Skip to main content

Still Not Designer's Notes for GURPS Dungeon Fantasy 17: Guilds

I've been the beneficiary of a recent wave of GURPS-related reviews, notably for the new book. The common thread is about how it nudges the Dungeon Fantasy line in the direction of social complexity, world-building detail, and more non-combat interactions. This leaves me thinking that I wasn't clear enough about the book's intent.

I mean, yes, it does point in that direction for those who want it, but the objective I had was, basically, weaponizing social connections. Rank is a power-up. ARs allow adventurers to get their hands on some extra gear or other benefits at the beginning of an adventure, and guilds can send them on adventures where they get to keep all the loot. Apparently, the postmodernists were right about the author's intention and interpretation not being definitive.

Anyway, I have some additional thoughts about Guilds and it's relationship to Boardroom and Curia. I'll try to get those out there in the next few days.

Comments

If it makes you feel better, I'm all about weaponizing it. I'm just not using all of it, because my game doesn't need that many social connection weapons. :)

Popular posts from this blog

Writing GURPS Adventures

Someone over on the forum asked for advice on writing adventures for GURPS. Or more specifically, in context, writing GURPS adventures with an eye towards publication by SJ Games, which is a very different animal. Whatever method and structure you have for writing up adventures for your own use is, of course, the best and you should use it for your own purposes. But we're talking about commerce here, not just art, so this should be thought of as advice on how to do business with a particular publisher, not generally useful advice on how to write adventures.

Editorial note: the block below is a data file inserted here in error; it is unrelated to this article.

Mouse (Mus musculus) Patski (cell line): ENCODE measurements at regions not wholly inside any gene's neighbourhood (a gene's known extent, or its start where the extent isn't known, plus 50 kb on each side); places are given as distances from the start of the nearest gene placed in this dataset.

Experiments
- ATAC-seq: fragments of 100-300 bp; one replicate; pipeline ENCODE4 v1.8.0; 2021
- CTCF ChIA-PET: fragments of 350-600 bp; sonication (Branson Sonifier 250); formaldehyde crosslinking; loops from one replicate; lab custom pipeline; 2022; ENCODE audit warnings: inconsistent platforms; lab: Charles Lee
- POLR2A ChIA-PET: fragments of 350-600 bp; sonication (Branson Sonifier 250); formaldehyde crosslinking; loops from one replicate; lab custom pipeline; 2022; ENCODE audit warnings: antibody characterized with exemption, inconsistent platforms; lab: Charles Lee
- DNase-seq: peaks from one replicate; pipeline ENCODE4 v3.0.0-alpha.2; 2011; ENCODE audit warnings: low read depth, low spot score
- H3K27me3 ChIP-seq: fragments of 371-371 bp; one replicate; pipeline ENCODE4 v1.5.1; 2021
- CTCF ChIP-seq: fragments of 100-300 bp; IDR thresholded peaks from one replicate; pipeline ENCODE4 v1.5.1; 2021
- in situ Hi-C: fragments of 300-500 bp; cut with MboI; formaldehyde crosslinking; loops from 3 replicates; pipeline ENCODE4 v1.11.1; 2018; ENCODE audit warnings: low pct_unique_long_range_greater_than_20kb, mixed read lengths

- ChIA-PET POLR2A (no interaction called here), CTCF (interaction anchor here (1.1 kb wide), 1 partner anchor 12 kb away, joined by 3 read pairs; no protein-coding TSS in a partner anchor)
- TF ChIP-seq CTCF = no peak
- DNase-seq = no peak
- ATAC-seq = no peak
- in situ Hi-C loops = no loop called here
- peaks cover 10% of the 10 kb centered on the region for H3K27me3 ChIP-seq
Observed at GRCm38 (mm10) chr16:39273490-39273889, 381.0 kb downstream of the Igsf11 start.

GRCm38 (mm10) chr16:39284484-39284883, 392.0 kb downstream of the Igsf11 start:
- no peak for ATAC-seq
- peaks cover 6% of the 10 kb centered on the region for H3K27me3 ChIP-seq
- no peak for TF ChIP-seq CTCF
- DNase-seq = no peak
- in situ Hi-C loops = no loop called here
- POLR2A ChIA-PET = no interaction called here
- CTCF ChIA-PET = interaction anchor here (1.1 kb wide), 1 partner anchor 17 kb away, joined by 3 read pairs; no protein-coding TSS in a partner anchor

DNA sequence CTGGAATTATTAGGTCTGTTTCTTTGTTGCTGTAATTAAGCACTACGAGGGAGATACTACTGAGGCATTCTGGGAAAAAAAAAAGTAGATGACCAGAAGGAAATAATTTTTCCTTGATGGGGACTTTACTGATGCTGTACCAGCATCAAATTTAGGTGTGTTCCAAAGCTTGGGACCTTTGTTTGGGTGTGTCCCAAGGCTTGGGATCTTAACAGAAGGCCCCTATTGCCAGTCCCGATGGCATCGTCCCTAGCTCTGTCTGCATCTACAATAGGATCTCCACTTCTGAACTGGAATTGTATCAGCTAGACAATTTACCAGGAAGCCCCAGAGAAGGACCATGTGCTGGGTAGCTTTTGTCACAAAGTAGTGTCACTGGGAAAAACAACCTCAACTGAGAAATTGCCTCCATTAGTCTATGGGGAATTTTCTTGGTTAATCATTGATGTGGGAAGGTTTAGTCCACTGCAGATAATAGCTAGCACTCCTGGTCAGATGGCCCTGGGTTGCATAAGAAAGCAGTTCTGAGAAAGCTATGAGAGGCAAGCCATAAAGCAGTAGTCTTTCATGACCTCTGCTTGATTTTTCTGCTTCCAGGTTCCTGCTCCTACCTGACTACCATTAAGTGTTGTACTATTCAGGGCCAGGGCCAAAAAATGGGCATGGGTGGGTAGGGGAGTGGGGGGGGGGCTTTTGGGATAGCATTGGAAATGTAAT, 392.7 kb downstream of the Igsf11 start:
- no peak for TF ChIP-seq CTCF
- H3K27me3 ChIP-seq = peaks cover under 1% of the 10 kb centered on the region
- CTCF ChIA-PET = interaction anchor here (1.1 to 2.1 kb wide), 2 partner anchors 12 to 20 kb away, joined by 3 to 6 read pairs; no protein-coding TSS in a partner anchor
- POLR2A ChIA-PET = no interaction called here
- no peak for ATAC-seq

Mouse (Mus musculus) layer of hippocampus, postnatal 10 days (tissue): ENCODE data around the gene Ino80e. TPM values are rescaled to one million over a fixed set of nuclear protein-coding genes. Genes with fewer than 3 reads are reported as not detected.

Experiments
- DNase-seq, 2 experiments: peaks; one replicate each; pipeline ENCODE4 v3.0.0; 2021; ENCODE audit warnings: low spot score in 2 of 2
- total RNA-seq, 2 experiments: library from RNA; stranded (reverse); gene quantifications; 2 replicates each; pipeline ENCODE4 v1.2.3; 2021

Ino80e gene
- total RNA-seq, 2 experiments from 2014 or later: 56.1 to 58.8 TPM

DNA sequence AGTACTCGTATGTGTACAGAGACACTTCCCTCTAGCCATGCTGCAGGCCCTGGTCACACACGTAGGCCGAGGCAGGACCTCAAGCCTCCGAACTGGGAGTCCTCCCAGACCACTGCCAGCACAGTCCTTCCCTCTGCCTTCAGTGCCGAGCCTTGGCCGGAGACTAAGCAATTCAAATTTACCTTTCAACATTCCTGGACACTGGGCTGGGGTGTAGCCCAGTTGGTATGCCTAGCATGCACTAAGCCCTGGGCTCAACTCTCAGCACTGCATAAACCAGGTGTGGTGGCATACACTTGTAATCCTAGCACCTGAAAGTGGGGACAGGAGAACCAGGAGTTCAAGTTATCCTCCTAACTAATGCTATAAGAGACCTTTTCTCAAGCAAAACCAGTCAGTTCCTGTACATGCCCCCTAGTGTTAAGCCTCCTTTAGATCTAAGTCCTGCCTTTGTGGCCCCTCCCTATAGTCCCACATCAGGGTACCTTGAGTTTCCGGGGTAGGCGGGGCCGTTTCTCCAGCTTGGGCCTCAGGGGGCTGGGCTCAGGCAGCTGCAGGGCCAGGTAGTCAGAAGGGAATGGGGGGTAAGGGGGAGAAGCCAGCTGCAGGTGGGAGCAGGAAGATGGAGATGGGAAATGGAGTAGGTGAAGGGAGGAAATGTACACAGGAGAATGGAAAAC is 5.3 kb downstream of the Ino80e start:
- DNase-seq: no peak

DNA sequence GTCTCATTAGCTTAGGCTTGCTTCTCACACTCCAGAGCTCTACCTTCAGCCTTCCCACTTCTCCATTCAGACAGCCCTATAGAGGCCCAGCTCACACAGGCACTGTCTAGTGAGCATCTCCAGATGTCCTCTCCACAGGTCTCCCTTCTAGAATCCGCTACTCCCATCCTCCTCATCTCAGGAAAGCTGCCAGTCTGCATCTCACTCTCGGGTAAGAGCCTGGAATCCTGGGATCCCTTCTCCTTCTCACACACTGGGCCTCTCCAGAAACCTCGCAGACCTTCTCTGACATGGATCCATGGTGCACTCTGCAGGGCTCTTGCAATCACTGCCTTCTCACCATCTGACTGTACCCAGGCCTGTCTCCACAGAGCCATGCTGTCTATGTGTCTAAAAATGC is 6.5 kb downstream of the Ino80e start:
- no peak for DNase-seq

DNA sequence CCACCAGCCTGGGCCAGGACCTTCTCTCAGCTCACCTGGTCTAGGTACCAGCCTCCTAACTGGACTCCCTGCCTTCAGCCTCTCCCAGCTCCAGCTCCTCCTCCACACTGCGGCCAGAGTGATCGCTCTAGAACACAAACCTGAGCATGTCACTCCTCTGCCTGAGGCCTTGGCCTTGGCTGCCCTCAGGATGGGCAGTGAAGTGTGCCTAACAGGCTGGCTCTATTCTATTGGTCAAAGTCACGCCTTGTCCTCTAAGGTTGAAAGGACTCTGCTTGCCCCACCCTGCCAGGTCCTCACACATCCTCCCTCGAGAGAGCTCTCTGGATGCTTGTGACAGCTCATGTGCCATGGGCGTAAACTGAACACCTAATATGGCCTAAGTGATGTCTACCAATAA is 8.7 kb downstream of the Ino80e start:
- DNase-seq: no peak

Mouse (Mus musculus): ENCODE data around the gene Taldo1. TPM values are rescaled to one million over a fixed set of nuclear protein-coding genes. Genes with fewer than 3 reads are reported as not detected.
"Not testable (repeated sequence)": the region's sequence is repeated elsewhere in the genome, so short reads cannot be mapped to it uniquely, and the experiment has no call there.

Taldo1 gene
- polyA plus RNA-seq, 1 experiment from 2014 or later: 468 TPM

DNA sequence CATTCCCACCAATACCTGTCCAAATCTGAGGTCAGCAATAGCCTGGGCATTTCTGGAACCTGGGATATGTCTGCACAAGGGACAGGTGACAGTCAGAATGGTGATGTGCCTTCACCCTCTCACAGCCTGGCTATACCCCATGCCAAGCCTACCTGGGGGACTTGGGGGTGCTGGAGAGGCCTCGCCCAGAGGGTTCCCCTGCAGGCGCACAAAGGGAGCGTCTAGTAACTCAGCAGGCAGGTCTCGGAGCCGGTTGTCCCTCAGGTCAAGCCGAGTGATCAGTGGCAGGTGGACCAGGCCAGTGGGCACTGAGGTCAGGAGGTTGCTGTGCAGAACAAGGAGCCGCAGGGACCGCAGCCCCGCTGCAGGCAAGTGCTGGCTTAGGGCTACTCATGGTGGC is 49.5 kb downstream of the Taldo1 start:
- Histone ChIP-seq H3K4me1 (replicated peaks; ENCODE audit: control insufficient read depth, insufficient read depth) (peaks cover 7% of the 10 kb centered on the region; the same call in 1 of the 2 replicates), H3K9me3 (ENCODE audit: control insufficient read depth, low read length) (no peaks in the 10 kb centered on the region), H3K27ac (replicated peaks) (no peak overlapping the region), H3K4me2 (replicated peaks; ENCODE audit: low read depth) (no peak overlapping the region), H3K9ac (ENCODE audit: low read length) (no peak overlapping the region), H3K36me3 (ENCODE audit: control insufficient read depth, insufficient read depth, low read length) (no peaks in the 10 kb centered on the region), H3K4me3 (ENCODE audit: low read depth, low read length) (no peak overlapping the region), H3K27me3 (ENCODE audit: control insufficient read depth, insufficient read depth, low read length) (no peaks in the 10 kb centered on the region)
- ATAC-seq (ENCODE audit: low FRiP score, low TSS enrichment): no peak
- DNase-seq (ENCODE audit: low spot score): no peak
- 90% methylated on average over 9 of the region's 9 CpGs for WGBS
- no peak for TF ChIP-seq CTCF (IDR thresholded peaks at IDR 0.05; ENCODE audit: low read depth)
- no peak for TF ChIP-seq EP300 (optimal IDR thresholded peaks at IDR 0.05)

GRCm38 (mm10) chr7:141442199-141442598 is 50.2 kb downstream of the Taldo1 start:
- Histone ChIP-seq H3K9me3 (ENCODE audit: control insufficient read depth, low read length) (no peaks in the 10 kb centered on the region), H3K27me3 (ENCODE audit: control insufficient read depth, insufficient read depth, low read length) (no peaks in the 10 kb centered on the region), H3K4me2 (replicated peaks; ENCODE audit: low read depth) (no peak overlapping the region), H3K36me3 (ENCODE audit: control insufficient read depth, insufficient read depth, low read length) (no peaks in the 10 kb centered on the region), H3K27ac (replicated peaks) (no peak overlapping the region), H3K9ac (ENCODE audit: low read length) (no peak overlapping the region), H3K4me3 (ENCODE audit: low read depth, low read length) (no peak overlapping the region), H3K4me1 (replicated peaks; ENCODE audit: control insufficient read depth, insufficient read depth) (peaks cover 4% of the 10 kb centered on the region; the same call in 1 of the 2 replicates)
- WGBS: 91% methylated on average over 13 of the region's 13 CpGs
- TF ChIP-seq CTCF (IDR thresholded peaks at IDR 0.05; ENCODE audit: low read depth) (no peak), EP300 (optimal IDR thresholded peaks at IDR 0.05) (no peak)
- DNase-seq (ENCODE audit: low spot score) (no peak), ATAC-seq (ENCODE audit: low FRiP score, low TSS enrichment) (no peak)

I need to start by defining a term. SJ Games means something specific by "adventure." As the wish list uses the word, an adventure has a plot, or at least something plot-like in it. It presents a specific problem to solve through a progression of encounters. They are not sandboxes. Sandbox-style adventures, with their multiplicity of possible PC objectives, are, in the terminology of the wish list, locations. There ar…

Writing Historical RPGs, Doing Diversity

For a few years now, I've been seeing things like this and reading pieces elsewhere about apparent conflicts between historical accuracy in historical or pseudo-historical fantasy games and issues of deep interest to some parts (and some potential parts) of the modern gaming audience. I tend to write things which are both connected to history and are written to enable the fantasies of modern people, some of whom have a specific interest in not reproducing problematic parts of the past and present in their recreations, so it's something which touches on stuff that I do. And I think I tend to move and write in circles where this tends not to get much thought or attention even though I write for a game which makes accuracy a priority, so while none of this is new to people who grapple with these issues regularly, I'm thinking maybe I should say something about it to get it into spaces where I work.

So, how do I approach the demands of both accuracy and diversity in the stuff …

The Last Pyramid

Today saw the publication of the final issue of Steve Jackson Games's Pyramid magazine, as was announced several months ago. Broadly speaking, it was the victim of generally rough times within the gaming industry.

I'm one of what is surely a small number of people who have been published in all three iterations of Pyramid. I'd had some previous contact with SJ Games--some stuff I helped with ended up in GURPS Cyberpunk, which in turn has doubtless gotten my name on the Federal Register of Dangerous Hoodlums--but it wasn't until the later days of the paper version of Pyramid that I finally got up the nerve to try my hand at writing an article. The result was a short piece on low-tech (mostly Medieval) economies, which became my first professionally published work.

This, apparently, was enough encouragement. Having seen how painless the process actually was, I started thinking in terms of writing for publication. It didn't hurt that around this time I went to work fo…